A virtualization platform is a virtual, user-friendly computer that runs on top of a more complex platform, hiding the complicated and often intimidating physical traits of the computing resources from the user. The term virtualization, which has been widely used since the 1960s, is used in this context to mean the use of software to create a system that acts as if it were a piece of hardware. While it operates like its physical computer counterpart, it is simply a program on a far more complex machine.
Virtualization can be carried out on a given hardware platform by host software — a control program — that produces a simulated computer environment or a virtual machine for the guest software. The guest software runs as if it were installed on a stand-alone hardware platform and often calls for access to specific peripheral devices to operate. The most common form of a virtualization platform today is a virtual operating system, which is becoming a main part of IT infrastructure.
Using a virtualization platform is one way to easily and quickly transform the way companies deploy and manage their IT resources. Recent analyst estimates indicate that there will be 132 times more virtualized computers in 2011 than there were in 2007. Virtualization offers a strategy that goes beyond physical boundaries to drive down infrastructure costs and help manage risk, making the challenge to simplify and optimize infrastructure clearer.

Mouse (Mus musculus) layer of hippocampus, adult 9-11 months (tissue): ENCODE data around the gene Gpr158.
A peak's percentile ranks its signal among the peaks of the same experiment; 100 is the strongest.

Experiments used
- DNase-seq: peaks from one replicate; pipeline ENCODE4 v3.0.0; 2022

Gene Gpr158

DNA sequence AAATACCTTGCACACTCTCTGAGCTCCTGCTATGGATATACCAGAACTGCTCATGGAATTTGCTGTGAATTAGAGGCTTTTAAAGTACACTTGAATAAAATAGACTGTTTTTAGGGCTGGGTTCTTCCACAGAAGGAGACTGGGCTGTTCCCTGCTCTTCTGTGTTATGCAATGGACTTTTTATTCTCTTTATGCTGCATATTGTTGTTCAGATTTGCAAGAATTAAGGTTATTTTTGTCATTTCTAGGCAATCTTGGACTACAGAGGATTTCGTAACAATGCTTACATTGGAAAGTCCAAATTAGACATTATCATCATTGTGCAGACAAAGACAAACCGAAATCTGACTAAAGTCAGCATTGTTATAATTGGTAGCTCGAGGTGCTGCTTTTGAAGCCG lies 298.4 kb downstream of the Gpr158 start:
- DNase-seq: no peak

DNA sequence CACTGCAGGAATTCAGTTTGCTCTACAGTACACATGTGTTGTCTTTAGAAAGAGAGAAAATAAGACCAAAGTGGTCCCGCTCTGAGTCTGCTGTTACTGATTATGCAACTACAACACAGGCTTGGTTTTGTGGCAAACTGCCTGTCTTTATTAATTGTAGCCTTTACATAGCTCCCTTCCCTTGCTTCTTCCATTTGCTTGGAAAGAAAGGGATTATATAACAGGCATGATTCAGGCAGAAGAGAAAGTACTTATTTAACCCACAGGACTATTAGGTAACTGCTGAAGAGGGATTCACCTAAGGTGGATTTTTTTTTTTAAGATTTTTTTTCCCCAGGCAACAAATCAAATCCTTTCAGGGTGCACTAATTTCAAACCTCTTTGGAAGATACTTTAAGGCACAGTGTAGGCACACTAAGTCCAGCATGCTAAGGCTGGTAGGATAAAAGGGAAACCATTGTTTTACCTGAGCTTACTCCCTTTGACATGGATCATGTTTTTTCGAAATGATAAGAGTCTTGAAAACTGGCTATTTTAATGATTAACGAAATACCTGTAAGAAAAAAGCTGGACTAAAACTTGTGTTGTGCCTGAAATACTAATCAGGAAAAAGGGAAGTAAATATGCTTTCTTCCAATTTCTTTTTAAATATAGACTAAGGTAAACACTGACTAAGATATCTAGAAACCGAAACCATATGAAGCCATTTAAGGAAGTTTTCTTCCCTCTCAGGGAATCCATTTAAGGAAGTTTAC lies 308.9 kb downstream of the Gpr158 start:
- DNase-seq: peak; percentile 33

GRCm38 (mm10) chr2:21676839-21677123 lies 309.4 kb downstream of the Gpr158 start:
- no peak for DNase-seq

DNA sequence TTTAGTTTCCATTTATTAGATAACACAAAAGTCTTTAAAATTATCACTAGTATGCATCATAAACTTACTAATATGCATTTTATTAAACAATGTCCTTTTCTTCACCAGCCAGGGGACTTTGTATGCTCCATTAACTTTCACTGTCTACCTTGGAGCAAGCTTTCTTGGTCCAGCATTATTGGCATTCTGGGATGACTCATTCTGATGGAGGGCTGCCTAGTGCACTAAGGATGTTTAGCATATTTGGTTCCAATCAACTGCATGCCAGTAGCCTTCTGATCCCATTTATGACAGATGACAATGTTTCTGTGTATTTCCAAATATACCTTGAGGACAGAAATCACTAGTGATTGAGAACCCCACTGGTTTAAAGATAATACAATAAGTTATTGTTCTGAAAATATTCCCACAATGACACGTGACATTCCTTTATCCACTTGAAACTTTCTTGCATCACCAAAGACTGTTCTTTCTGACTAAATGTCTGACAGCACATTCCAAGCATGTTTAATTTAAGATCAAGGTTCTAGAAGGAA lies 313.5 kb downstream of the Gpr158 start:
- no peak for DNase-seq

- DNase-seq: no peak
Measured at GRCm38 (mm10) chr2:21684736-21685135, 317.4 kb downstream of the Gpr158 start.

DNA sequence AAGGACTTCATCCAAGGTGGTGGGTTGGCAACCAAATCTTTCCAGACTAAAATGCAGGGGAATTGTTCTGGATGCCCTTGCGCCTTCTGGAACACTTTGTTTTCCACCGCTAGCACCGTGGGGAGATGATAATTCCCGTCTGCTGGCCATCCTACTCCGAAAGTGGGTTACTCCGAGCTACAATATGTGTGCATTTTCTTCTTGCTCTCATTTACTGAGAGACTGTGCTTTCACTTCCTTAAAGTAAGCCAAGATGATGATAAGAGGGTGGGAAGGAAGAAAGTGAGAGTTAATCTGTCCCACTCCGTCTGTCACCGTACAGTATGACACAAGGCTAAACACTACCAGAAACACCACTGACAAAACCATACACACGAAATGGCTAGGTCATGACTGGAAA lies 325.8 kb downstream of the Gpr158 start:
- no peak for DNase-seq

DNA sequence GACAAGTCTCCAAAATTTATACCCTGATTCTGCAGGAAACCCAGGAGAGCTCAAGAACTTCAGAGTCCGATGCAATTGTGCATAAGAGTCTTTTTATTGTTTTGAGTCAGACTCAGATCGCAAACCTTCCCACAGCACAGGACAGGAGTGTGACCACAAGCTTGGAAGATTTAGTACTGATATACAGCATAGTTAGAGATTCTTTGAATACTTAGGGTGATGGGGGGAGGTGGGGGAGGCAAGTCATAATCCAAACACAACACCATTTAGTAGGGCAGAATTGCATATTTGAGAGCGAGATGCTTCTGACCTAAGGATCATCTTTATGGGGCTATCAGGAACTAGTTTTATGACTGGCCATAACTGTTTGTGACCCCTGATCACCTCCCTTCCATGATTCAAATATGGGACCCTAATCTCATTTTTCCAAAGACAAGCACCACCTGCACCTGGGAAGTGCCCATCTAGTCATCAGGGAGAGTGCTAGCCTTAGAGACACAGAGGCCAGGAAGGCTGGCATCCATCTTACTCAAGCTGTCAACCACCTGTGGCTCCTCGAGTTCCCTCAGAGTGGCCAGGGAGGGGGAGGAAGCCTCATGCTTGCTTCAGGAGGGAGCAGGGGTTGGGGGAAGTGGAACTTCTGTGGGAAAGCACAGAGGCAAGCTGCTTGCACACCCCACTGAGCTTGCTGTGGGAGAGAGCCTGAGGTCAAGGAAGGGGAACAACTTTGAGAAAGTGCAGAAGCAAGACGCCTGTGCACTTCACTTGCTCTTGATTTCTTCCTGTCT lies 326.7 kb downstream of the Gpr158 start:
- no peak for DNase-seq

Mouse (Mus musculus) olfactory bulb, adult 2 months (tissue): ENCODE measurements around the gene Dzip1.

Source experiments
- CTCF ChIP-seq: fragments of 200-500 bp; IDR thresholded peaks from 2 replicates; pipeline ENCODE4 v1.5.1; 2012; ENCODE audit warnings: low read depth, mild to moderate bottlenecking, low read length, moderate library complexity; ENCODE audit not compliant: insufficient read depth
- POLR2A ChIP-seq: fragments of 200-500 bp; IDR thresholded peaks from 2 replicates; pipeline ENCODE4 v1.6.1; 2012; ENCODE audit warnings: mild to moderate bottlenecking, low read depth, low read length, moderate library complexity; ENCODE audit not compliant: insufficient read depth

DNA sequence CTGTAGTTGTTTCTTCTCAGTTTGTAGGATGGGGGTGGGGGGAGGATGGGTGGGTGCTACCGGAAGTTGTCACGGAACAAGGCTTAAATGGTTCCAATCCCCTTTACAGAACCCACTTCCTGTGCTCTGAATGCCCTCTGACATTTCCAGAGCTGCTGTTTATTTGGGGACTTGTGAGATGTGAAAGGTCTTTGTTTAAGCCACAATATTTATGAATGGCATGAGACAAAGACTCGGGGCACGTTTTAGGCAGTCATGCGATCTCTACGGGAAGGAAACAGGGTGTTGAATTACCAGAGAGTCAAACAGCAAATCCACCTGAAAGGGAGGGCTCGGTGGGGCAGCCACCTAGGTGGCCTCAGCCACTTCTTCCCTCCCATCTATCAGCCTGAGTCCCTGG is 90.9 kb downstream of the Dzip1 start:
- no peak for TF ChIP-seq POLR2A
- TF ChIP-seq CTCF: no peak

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Companies that are leading the way in breaking the physical relationship between an operating system and its native hardware include VMWare, Force.com, Microsoft, Oracle, IBM, and Hewlett Packard. VMWare, for example, is one of the most active companies in the field and holds the lion share of the overall market for virtualization technology. Microsoft, which folds virtualization technology into its operating system products, is not as strong a player as VMWare, but is getting stronger.
Oracle combines the benefits of server clustering and Oracle™ VM server virtualization software to deliver integrated clustering, virtualization, storage and management solutions. Oracle™ VM supports both Oracle and non-Oracle applications. With decades of experience in IT, IBM virtualization helps companies do more with fewer physical assets while expanding capacity and providing greater flexibility.
There are different areas where virtualization platforms are making headway. Some of these include network virtualization, storage virtualization, and server virtualization. Many analysts report that while the use of a virtualization platform may be very popular in the IT arena, only about 12 to 15 percent of global servers are virtualized.